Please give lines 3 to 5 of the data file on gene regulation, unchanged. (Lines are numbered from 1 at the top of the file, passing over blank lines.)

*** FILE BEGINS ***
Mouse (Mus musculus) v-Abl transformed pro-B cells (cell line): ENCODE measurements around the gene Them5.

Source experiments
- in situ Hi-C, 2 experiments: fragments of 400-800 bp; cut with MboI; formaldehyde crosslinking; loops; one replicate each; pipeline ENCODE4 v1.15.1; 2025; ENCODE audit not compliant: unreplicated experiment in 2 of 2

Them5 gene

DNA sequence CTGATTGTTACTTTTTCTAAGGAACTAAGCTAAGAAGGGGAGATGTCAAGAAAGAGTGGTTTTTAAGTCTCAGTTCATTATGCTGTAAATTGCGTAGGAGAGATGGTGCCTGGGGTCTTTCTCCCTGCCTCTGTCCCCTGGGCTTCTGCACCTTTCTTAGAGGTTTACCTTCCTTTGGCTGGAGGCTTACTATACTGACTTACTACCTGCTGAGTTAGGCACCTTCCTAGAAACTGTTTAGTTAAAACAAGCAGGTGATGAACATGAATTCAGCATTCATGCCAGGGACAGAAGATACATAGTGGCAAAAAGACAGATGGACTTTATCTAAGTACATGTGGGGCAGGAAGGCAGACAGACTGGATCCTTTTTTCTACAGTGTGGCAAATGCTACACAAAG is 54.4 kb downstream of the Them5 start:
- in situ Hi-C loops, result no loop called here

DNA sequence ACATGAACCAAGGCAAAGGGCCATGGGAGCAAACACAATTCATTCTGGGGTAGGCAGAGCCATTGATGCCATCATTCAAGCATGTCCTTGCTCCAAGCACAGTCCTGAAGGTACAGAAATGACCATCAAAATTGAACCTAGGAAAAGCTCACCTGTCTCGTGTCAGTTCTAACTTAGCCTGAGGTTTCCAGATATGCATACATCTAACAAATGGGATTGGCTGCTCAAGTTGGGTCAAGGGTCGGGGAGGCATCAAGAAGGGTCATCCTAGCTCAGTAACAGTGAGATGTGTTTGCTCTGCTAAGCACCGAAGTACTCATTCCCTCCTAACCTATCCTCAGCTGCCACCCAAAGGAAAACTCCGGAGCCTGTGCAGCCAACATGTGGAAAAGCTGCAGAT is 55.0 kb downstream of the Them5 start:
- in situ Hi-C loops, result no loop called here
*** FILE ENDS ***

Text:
- in situ Hi-C, 2 experiments: fragments of 400-800 bp; cut with MboI; formaldehyde crosslinking; loops; one replicate each; pipeline ENCODE4 v1.15.1; 2025; ENCODE audit not compliant: unreplicated experiment in 2 of 2

Them5 gene

DNA sequence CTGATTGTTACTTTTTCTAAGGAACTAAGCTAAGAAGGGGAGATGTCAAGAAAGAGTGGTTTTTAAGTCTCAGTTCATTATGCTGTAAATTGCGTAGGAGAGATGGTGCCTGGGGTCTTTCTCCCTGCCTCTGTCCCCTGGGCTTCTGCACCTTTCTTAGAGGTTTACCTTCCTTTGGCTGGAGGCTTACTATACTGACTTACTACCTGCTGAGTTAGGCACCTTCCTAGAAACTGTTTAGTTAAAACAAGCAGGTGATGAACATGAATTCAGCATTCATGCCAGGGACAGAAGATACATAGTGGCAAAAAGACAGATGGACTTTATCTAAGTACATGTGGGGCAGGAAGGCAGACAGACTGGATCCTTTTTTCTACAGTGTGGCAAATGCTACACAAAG is 54.4 kb downstream of the Them5 start: